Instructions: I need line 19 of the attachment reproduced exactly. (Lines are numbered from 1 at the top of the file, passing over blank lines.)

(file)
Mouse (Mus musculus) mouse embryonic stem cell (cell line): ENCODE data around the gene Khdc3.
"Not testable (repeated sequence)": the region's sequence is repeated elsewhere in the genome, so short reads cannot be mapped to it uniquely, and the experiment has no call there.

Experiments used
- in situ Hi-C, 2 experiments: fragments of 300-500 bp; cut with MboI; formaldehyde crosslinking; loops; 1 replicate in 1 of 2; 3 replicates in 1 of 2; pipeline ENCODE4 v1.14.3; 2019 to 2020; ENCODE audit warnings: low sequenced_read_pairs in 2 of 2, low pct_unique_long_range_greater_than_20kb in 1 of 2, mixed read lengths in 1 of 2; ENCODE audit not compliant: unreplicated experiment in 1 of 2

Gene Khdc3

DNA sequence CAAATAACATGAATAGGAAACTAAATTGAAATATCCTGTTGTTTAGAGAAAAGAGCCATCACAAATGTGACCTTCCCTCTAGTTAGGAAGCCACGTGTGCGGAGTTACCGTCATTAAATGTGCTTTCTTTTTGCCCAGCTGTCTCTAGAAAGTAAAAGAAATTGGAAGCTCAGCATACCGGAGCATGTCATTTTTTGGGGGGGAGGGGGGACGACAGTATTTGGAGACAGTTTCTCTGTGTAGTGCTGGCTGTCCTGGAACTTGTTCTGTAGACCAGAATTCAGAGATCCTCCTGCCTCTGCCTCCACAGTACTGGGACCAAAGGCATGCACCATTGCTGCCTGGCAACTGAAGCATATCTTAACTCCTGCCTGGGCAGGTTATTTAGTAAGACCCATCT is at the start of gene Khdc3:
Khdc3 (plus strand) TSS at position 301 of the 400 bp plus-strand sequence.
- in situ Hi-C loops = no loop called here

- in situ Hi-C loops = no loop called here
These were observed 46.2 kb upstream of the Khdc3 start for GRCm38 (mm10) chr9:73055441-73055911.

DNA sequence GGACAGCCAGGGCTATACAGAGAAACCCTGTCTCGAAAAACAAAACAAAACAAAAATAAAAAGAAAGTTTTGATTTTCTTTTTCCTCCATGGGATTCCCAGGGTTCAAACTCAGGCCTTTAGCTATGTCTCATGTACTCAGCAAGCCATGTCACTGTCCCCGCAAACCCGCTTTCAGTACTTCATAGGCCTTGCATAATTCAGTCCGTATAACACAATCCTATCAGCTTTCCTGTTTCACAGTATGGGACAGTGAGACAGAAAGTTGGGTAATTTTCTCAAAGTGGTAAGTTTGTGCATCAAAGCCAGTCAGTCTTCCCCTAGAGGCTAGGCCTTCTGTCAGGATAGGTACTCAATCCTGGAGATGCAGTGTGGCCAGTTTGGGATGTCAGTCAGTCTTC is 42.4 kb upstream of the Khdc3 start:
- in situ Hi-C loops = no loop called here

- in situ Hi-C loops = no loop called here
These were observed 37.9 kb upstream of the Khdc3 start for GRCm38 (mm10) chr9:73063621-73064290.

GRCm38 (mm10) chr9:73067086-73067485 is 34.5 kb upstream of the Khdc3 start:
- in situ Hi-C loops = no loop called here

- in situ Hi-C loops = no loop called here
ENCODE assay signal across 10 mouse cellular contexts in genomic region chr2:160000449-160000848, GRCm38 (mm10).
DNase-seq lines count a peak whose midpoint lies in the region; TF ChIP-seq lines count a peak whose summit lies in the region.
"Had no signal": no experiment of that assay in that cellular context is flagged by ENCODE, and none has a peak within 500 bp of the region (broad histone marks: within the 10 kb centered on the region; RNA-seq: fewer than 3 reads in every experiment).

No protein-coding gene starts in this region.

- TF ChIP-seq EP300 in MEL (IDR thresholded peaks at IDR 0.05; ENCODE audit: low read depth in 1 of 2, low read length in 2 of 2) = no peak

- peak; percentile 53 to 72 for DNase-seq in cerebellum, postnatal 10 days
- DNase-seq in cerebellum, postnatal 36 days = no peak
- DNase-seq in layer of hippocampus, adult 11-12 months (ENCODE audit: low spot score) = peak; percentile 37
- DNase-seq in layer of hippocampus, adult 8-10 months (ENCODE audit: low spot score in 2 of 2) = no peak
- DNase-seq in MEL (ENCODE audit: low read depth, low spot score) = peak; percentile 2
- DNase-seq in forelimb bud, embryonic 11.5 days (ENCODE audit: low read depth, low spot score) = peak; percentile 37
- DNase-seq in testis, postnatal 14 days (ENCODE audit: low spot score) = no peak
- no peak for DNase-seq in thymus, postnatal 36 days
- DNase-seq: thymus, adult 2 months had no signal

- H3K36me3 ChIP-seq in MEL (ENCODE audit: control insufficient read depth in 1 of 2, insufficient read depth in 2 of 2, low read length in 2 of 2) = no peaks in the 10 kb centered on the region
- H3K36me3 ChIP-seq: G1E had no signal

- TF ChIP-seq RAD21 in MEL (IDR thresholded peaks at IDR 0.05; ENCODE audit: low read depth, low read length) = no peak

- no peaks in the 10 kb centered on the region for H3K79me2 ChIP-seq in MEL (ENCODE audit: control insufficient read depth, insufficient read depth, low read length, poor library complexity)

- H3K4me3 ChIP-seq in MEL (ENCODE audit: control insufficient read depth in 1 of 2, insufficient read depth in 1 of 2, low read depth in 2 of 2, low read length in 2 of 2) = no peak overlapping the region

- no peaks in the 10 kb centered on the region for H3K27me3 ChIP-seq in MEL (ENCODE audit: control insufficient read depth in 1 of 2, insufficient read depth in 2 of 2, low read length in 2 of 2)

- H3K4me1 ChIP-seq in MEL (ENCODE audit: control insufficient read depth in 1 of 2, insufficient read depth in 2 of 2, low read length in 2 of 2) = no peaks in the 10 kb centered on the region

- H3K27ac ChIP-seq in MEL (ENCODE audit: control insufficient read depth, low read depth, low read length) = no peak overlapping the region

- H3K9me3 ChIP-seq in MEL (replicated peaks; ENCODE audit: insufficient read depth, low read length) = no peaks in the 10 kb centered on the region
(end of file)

DNase-seq lines count a peak whose midpoint lies in the region; TF ChIP-seq lines count a peak whose summit lies in the region.